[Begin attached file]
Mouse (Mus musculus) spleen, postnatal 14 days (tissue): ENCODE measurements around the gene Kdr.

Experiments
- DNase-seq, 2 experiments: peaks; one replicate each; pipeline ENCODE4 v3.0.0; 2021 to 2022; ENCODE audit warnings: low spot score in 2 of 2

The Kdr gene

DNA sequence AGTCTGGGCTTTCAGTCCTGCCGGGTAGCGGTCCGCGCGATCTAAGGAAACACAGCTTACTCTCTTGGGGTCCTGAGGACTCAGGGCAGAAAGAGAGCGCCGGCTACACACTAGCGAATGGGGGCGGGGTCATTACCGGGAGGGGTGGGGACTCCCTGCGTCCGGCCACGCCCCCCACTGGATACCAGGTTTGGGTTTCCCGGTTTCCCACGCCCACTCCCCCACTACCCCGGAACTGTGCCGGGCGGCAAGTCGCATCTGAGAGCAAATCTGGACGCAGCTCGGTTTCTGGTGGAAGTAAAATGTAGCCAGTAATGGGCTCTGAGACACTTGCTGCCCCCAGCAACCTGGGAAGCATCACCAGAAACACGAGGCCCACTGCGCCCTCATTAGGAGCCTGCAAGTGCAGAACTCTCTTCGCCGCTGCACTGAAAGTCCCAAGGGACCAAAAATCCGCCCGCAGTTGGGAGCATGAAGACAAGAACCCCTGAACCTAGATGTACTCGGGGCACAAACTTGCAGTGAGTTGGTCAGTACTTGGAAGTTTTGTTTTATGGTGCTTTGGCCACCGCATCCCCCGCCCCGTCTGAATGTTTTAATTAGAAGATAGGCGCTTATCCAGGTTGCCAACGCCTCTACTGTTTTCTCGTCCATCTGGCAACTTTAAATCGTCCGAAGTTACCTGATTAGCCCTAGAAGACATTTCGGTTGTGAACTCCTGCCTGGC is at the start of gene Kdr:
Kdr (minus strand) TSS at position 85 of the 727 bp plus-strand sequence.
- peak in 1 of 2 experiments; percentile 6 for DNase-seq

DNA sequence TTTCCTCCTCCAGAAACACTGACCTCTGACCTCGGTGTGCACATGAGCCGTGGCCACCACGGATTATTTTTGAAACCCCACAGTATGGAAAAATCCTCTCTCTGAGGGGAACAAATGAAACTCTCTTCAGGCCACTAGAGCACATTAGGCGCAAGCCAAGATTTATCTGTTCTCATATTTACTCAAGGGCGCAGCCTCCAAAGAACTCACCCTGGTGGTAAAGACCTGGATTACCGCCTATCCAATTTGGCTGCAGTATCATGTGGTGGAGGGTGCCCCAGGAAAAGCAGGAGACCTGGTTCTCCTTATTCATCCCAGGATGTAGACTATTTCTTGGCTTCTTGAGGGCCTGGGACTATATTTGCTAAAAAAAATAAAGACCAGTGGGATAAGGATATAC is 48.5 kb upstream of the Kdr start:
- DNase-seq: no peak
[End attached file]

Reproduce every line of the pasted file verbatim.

Mouse (Mus musculus) spleen, postnatal 14 days (tissue): ENCODE measurements around the gene Kdr.

Experiments
- DNase-seq, 2 experiments: peaks; one replicate each; pipeline ENCODE4 v3.0.0; 2021 to 2022; ENCODE audit warnings: low spot score in 2 of 2

The Kdr gene

DNA sequence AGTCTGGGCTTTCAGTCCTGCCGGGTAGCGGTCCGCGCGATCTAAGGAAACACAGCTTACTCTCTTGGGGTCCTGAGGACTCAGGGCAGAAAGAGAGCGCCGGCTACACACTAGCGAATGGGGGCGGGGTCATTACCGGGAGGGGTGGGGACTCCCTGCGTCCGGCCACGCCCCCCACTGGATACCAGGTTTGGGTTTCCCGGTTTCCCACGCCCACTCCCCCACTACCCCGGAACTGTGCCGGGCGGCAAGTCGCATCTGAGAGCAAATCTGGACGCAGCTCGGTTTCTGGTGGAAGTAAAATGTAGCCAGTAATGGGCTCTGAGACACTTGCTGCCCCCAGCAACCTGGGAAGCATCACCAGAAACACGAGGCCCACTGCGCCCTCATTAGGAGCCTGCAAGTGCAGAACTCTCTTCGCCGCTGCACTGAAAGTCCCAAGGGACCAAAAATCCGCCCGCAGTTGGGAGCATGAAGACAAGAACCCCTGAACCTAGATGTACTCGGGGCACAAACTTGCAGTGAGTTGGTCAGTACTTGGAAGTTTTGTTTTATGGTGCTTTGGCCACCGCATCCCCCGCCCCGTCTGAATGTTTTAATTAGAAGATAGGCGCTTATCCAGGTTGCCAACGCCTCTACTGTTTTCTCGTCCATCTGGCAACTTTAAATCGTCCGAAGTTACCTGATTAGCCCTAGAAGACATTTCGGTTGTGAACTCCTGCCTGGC is at the start of gene Kdr:
Kdr (minus strand) TSS at position 85 of the 727 bp plus-strand sequence.
- peak in 1 of 2 experiments; percentile 6 for DNase-seq

DNA sequence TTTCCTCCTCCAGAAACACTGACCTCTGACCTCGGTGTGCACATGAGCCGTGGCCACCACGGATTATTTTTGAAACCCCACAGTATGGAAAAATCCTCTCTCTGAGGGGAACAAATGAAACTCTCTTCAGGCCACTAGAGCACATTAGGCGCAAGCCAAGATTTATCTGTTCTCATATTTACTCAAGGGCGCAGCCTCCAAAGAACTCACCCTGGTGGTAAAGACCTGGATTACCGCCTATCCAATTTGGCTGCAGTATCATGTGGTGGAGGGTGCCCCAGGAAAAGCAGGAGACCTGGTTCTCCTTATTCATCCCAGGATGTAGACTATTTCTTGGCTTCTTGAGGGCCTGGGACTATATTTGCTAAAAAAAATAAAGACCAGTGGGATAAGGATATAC is 48.5 kb upstream of the Kdr start:
- DNase-seq: no peak